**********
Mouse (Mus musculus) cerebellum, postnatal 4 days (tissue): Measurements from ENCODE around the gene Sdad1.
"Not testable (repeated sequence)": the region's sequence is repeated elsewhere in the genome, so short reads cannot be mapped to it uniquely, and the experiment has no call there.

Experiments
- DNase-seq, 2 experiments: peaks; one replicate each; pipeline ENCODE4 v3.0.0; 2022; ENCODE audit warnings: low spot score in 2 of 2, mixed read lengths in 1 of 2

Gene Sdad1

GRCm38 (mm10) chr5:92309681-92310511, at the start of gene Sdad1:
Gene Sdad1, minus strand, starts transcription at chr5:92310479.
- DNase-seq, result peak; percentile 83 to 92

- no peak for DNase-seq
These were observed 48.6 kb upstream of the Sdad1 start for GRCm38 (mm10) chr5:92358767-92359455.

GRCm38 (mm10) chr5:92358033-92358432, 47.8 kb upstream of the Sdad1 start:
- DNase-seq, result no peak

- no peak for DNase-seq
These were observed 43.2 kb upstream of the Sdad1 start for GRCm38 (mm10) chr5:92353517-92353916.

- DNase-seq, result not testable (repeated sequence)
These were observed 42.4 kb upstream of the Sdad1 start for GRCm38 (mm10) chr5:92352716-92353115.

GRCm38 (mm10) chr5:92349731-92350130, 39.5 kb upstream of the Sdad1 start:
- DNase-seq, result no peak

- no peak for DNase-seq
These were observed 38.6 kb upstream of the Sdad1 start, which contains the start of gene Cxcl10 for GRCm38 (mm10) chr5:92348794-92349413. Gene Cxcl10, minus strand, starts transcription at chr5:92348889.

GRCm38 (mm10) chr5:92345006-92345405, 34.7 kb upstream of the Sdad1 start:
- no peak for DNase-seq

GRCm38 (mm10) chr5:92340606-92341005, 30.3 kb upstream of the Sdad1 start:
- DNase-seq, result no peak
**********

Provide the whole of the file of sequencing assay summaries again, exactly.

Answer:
Mouse (Mus musculus) cerebellum, postnatal 4 days (tissue): Measurements from ENCODE around the gene Sdad1.
"Not testable (repeated sequence)": the region's sequence is repeated elsewhere in the genome, so short reads cannot be mapped to it uniquely, and the experiment has no call there.

Experiments
- DNase-seq, 2 experiments: peaks; one replicate each; pipeline ENCODE4 v3.0.0; 2022; ENCODE audit warnings: low spot score in 2 of 2, mixed read lengths in 1 of 2

Gene Sdad1

GRCm38 (mm10) chr5:92309681-92310511, at the start of gene Sdad1:
Gene Sdad1, minus strand, starts transcription at chr5:92310479.
- DNase-seq, result peak; percentile 83 to 92

- no peak for DNase-seq
These were observed 48.6 kb upstream of the Sdad1 start for GRCm38 (mm10) chr5:92358767-92359455.

GRCm38 (mm10) chr5:92358033-92358432, 47.8 kb upstream of the Sdad1 start:
- DNase-seq, result no peak

- no peak for DNase-seq
These were observed 43.2 kb upstream of the Sdad1 start for GRCm38 (mm10) chr5:92353517-92353916.

- DNase-seq, result not testable (repeated sequence)
These were observed 42.4 kb upstream of the Sdad1 start for GRCm38 (mm10) chr5:92352716-92353115.

GRCm38 (mm10) chr5:92349731-92350130, 39.5 kb upstream of the Sdad1 start:
- DNase-seq, result no peak

- no peak for DNase-seq
These were observed 38.6 kb upstream of the Sdad1 start, which contains the start of gene Cxcl10 for GRCm38 (mm10) chr5:92348794-92349413. Gene Cxcl10, minus strand, starts transcription at chr5:92348889.

GRCm38 (mm10) chr5:92345006-92345405, 34.7 kb upstream of the Sdad1 start:
- no peak for DNase-seq

GRCm38 (mm10) chr5:92340606-92341005, 30.3 kb upstream of the Sdad1 start:
- DNase-seq, result no peak